USPSA Introduces Updated Classification System

USPSA has updated its shooter classification system, which allows competitors to compare their skills with their peers in their respective divisions.

at USPSA posted on May 5, 2024
USPSA Classification 2
USPSA Open division shooter Jennifer Tang competing at the 2023 U.S. IPSC Nationals.
Photo by USPSA

The USPSA classification system is a method for tracking your performance against other shooters within each division. It evaluates your most recent stage results from classifier stages shot at your local club against past scores. Clubs submit these results, which now can be done effortlessly and are updated weekly. In addition, the USPSA classification system can also include your performance from larger Level 2 and 3 matches if they meet the criteria.

USPSA classification system
The USPSA classification system evaluates recent stage results from classifier stages shot at your local club against past scores. Only four valid scores are necessary for your initial USPSA classification.


Our system’s ability to reset performance standards preserves the integrity of a USPSA classification. Much like golfers who establish their “handicap” through multiple rounds on courses with a known “par,” USPSA shooters earn their classification by completing several courses with a “high hit factor.” This classification enables other shooters to gauge their skills and creates competitive classes where individuals face off against peers of similar ability.

For an initial classification, you need only four valid scores. These classifications are recalculated every Wednesday morning. It’s important to note that clubs must upload match results and settle activity fees by Tuesday for scores to be included in that week’s calculations. Unpaid classifier scores are withheld pending club payment.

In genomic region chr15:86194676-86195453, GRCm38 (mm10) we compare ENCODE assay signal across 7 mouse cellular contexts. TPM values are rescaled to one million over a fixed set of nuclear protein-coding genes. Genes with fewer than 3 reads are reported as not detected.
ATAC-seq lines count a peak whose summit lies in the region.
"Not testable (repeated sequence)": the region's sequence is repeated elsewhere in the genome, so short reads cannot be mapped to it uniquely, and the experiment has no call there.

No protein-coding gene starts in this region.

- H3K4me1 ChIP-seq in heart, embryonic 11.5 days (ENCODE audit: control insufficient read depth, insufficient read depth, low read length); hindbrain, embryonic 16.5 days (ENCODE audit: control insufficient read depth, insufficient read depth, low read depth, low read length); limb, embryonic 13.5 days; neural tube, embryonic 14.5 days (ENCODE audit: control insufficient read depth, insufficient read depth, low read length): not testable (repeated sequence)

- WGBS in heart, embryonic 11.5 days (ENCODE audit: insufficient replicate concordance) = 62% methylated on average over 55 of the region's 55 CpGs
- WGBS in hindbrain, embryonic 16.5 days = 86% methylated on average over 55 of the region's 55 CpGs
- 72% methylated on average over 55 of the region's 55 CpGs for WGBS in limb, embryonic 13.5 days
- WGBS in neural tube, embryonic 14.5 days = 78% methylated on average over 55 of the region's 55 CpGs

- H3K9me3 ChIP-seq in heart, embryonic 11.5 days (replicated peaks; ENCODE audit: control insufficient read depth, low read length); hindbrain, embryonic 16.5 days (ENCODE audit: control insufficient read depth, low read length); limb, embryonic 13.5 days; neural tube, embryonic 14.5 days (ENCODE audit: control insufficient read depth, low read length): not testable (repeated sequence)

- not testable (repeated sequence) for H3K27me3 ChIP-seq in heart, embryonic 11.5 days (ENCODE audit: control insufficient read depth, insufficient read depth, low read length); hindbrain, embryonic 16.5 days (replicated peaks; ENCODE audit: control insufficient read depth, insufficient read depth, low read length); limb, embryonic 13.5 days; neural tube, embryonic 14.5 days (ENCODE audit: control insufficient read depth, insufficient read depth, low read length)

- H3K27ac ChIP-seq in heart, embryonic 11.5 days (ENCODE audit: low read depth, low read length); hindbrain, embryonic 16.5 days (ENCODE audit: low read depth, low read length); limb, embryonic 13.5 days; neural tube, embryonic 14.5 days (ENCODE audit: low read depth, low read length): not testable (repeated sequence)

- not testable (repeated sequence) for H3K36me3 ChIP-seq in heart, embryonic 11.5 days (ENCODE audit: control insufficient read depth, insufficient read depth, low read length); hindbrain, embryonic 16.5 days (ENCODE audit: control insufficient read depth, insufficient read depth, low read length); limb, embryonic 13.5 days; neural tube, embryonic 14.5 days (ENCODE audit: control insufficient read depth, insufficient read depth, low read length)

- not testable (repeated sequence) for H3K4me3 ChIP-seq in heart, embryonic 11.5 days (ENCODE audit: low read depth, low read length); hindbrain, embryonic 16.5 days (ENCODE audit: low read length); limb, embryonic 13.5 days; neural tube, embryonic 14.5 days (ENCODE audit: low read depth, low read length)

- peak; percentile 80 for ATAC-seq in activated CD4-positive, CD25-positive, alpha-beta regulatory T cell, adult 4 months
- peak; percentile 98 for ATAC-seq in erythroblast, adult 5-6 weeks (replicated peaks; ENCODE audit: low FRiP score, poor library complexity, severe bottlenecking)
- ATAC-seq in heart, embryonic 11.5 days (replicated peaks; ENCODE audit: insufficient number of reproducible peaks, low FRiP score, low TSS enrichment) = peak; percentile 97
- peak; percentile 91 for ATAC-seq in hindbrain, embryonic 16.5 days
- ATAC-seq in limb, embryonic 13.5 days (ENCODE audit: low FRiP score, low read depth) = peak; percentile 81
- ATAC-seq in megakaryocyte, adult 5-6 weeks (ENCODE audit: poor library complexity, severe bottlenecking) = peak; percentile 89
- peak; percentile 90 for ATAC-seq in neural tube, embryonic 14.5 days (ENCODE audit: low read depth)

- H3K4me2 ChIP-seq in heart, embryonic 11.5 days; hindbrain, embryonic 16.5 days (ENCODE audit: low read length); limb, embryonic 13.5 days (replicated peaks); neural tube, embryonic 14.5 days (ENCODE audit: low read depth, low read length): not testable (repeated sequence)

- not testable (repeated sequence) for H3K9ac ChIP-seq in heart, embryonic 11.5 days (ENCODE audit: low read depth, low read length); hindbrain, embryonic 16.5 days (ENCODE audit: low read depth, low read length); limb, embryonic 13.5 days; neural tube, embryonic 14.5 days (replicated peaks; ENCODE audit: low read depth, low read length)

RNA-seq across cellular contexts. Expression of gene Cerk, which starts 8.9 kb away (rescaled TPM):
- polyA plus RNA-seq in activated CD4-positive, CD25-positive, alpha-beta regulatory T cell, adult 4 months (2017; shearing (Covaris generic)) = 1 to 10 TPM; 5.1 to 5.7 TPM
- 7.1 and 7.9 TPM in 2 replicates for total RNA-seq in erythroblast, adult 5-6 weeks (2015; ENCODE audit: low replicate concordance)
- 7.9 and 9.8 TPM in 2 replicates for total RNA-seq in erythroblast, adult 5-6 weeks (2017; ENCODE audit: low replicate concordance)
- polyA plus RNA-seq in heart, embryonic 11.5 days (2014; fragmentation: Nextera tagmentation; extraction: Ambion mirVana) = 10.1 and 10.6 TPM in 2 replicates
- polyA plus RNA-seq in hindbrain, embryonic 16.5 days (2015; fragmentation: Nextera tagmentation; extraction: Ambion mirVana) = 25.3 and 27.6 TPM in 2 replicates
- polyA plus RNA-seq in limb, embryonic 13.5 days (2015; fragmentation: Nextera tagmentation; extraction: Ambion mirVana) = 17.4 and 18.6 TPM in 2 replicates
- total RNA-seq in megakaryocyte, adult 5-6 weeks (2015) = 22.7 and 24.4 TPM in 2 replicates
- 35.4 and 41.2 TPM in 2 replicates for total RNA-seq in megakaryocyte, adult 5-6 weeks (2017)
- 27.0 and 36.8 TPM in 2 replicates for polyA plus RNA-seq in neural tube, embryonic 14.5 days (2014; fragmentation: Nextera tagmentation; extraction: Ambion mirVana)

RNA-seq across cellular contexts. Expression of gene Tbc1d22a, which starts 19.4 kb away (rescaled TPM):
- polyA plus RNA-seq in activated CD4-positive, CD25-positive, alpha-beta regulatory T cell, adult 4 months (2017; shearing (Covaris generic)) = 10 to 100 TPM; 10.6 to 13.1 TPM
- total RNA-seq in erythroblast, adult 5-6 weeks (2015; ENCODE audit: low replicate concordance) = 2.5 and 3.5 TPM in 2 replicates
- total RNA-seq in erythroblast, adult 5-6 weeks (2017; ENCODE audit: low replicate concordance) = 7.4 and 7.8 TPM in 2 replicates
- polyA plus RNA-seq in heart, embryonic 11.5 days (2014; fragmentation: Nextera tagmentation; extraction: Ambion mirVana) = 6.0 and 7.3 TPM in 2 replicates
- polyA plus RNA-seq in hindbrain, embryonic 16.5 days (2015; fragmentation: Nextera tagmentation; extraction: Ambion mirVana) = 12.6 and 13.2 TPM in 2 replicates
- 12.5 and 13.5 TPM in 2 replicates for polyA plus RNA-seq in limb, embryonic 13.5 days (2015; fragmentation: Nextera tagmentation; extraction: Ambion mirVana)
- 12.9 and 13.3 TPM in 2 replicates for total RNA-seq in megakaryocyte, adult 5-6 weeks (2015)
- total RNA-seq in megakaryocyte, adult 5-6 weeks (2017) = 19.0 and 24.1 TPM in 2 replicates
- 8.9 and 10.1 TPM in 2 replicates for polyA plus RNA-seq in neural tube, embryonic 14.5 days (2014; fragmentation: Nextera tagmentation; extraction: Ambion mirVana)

Once classified, the system reviews the best six of your eight most recent valid scores during its next run. If the average of these places you in a higher class, you’ll be promoted. Moreover, your classifications in other USPSA divisions are also assessed to ensure they comply with the board policy stating that no classification can be more than one class below your highest.

Eddie Garcia
USPSA shooter classifications are recalculated every Wednesday morning.


Members can print their cards by accessing their profile on the USPSA website and clicking the “Classification Card” link. Tracking your classification is also available on the USPSA mobile app, where you can find the classifier calculator to determine your percentage right away.

The last 40 years have seen practical shooters revolutionize the sport—transforming shooting techniques, firearm construction, holster designs and even the choice of ammunition. As the sport’s upper echelon advances, so does the “high hit factor” necessary to achieve a “Grand Master” title. By continually adapting to these shifts, the USPSA classification system has become a widely recognized standard in the practical shooting community.

The USPSA classification system is dynamic and robust, serving as a testament to the organization’s commitment to the sport’s evolution.

Article from the 2024 Annual edition of USPSA’s magazine.


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